End-to-end learning has recently emerged as a promising technique to tackle the problem of autonomous driving. Existing works show that learning a navigation policy from raw sensor data may reduce the system's reliance on external sensing systems, (e.g. GPS), and/or outperform traditional methods based on state estimation and planning. However, existing end-to-end methods generally trade off performance for safety, hindering their diffusion to real-life applications. For example, when confronted with an input which is radically different from the training data, end-to-end autonomous driving systems are likely to fail, compromising the safety of the vehicle. To detect such failure cases, this work proposes a general framework for uncertainty estimation which enables a policy trained end-to-end to predict not only action commands, but also a confidence about its own predictions. In contrast to previous works, our framework can be applied to any existing neural network and task, without the need to change the network's architecture or loss, or to train the network. In order to do so, we generate confidence levels by forward propagation of input and model uncertainties using Bayesian inference. We test our framework on the task of steering angle regression for an autonomous car, and compare our approach to existing methods with both qualitative and quantitative results on a real dataset. Finally, we show an interesting by-product of our framework: robustness against adversarial attacks.
This article follows my previous one on Bayesian probability & probabilistic programming that I published few months ago on LinkedIn. And for the purpose of this article, I am going to assume that most this article readers have some idea what a Neural Network or Artificial Neural Network is. Neural Network is a non-linear function approximator. We can think of it as a parameterized function where the parameters are the weights & biases of Neural Network through which we will be typically passing our data (inputs), that will be converted to a probability between 0 and 1, to some kind of non-linearity such as a sigmoid function and help make our predictions or estimations. These non-linear functions can be composed together hence Deep Learning Neural Network with multiple layers of this function compositions.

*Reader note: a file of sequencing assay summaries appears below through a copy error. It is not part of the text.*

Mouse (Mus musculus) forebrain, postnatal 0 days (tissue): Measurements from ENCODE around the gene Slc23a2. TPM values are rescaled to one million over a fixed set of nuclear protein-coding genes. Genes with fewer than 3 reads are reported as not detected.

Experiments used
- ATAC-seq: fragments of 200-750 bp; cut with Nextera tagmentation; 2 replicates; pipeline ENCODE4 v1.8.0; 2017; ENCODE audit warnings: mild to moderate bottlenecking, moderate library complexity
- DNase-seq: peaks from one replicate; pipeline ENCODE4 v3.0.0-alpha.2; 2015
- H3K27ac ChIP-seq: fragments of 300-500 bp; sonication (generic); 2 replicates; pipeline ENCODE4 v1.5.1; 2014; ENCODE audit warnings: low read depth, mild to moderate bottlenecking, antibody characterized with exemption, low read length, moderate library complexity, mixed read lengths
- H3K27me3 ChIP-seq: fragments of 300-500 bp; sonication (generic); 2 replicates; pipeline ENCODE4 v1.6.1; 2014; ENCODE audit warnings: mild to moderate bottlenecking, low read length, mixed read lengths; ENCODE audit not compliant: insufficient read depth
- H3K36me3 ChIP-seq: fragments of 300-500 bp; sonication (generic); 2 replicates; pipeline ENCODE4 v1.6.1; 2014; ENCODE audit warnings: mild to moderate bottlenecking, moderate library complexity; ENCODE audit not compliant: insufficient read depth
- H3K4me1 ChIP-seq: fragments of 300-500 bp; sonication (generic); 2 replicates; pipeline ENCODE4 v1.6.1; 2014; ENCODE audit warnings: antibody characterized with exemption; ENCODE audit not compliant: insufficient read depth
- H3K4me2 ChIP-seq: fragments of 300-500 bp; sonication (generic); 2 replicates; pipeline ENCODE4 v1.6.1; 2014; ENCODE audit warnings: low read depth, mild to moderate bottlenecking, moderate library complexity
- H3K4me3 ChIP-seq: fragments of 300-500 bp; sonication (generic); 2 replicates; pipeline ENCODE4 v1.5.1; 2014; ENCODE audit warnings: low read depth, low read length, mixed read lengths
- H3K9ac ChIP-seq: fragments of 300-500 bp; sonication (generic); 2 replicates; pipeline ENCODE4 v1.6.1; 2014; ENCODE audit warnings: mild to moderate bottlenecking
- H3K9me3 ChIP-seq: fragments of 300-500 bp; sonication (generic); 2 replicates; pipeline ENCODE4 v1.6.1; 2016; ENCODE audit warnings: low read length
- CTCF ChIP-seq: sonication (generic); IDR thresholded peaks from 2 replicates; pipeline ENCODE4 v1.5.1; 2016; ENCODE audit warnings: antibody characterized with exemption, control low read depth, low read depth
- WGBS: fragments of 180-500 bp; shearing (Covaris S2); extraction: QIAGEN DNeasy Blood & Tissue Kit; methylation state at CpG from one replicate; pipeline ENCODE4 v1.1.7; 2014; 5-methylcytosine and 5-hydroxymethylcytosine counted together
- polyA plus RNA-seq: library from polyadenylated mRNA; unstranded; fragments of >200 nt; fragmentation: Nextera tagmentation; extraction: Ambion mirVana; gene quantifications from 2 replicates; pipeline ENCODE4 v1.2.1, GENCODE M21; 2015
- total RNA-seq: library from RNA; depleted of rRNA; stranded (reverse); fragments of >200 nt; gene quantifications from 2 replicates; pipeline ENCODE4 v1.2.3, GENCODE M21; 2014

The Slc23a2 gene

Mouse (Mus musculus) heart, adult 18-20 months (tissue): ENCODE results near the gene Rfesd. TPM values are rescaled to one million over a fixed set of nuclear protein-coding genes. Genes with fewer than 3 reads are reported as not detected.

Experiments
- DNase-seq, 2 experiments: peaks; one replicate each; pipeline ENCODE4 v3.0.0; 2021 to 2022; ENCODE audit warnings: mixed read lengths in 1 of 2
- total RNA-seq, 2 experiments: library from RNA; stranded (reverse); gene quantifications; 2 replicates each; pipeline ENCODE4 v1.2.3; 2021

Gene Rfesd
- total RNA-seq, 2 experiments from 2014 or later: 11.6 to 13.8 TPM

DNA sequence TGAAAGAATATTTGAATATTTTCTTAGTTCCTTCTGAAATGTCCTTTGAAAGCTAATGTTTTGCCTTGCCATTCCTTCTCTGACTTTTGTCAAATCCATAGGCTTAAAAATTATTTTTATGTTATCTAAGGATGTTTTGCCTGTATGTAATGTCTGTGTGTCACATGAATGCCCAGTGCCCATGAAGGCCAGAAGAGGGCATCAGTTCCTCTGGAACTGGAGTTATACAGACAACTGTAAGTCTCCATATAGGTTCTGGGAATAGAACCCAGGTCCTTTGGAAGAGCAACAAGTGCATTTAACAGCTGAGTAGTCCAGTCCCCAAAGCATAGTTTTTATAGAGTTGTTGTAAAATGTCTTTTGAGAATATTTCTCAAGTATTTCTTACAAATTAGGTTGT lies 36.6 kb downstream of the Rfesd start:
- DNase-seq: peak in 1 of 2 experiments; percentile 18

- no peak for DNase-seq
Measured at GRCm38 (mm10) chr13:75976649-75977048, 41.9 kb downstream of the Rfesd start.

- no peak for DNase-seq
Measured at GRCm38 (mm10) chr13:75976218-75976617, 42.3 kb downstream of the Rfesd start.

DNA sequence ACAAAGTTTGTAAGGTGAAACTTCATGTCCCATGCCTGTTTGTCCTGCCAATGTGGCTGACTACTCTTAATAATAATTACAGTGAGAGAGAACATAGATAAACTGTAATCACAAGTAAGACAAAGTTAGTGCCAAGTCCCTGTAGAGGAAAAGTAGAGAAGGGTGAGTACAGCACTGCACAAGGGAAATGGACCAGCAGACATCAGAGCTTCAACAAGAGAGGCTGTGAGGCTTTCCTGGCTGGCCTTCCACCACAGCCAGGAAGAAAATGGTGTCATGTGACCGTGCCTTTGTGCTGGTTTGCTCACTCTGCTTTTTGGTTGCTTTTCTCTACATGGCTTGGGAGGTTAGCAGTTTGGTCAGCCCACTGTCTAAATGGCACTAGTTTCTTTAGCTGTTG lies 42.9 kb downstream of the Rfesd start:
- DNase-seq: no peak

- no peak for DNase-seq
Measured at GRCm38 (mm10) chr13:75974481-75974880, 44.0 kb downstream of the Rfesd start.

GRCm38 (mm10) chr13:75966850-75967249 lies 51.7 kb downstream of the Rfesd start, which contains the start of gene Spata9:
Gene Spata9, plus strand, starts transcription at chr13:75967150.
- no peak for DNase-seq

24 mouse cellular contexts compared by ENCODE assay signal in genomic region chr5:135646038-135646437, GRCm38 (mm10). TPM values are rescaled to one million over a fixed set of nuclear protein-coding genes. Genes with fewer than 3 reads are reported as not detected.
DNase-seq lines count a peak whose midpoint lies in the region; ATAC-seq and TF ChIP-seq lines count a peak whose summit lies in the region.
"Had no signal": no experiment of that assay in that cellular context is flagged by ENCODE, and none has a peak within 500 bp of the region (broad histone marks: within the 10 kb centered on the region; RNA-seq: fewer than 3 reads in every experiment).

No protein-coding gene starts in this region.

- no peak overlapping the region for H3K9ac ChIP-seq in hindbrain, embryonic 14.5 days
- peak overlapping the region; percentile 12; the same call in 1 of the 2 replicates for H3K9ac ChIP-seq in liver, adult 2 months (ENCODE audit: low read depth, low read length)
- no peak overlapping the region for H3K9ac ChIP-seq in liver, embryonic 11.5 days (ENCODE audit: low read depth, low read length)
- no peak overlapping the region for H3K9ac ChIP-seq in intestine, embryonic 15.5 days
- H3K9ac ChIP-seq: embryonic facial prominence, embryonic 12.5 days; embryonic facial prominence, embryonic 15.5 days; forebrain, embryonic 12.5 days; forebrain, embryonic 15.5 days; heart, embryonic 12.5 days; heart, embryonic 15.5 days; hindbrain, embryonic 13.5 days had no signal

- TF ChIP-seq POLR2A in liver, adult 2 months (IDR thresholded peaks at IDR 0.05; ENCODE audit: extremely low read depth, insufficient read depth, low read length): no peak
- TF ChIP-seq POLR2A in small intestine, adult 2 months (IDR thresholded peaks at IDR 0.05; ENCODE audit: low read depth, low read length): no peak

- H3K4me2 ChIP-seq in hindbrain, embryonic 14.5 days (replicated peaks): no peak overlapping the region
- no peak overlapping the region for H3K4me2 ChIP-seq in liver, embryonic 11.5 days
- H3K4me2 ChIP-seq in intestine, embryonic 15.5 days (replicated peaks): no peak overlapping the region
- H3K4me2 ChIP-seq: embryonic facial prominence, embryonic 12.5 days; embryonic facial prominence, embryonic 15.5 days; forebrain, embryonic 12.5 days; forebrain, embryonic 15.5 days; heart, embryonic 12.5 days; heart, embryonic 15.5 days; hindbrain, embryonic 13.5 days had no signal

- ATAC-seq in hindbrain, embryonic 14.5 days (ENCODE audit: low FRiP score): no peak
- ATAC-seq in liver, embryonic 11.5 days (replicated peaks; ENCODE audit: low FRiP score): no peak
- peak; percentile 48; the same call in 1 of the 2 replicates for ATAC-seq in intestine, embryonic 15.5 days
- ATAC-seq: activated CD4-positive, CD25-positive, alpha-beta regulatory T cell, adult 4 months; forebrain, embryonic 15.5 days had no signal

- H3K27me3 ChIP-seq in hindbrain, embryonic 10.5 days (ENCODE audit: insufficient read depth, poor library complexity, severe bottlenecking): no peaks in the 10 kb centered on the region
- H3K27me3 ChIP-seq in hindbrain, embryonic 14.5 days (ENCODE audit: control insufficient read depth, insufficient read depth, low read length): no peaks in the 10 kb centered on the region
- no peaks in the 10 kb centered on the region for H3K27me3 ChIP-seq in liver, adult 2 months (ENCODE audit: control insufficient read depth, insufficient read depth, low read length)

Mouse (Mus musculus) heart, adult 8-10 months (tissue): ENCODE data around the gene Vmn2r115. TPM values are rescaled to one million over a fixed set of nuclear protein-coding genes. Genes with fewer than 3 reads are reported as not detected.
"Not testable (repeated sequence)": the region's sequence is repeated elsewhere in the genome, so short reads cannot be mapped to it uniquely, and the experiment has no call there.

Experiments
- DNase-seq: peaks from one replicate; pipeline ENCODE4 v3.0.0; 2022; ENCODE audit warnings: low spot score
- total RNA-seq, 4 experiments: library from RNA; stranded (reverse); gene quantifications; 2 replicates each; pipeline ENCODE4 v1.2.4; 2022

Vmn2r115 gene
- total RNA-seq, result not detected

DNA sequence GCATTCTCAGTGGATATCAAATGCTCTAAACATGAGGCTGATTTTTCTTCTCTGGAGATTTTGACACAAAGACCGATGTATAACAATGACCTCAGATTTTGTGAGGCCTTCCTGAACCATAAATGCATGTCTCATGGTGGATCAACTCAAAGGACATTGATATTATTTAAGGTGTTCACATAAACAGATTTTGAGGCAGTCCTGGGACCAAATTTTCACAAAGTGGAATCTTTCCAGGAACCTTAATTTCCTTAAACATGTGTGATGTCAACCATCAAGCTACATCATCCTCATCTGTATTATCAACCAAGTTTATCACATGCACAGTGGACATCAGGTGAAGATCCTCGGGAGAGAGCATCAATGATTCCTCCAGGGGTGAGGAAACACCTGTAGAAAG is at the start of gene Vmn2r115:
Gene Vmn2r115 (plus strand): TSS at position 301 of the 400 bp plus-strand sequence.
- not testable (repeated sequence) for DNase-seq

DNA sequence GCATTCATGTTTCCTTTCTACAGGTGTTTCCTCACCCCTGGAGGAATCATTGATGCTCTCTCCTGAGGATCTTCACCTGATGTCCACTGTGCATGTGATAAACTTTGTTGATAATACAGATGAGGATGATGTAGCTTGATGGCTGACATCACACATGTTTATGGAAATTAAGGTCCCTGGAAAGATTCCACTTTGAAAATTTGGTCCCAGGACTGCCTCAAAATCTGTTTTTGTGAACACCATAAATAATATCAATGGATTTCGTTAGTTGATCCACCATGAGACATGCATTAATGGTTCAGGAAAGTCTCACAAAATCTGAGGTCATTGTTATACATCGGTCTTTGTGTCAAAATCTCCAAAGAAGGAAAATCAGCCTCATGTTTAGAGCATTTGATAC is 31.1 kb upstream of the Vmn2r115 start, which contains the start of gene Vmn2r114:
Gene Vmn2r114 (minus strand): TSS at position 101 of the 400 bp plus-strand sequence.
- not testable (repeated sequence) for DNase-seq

End-to-end trained neural networks (NNs) are a compelling approach to autonomous vehicle control because of their ability to learn complex tasks without manual engineering of rule-based decisions. However, challenging road conditions, ambiguous navigation situations, and safety considerations require reliable uncertainty estimation for the eventual adoption of full-scale autonomous vehicles. Bayesian deep learning approaches provide a way to estimate uncertainty by approximating the posterior distribution of weights given a set of training data. Dropout training in deep NNs approximates Bayesian inference in a deep Gaussian process and can thus be used to estimate model uncertainty. In this paper, we propose a Bayesian NN for end-to-end control that estimates uncertainty by exploiting feature map correlation during training. This approach achieves improved model fits, as well as tighter uncertainty estimates, than traditional element-wise dropout. We evaluate our algorithms on a challenging dataset collected over many different road types, times of day, and weather conditions, and demonstrate how uncertainties can be used in conjunction with a human controller in a parallel autonomous setting.
Autonomous or driverless vehicles are a hot topic on the AI scene right now. Google, Volvo, Tesla, Uber… these are just some of the big names in the race to prove that driverless or autonomous vehicles are better and maybe even safer than human-driven vehicles. I was at a family event recently and two guests were chatting about the Artificial Intelligence (AI) component of driverless or autonomous vehicles and more specifically, how these vehicles are currently unable to detect human movement at high speed. One cited the example of a child stepping into the road whilst a vehicle was approaching at high speed. Some debate ensued about the width of lanes in the road (surrounding the vehicle) and the impact they have on the judgement of the driverless/autonomous vehicles.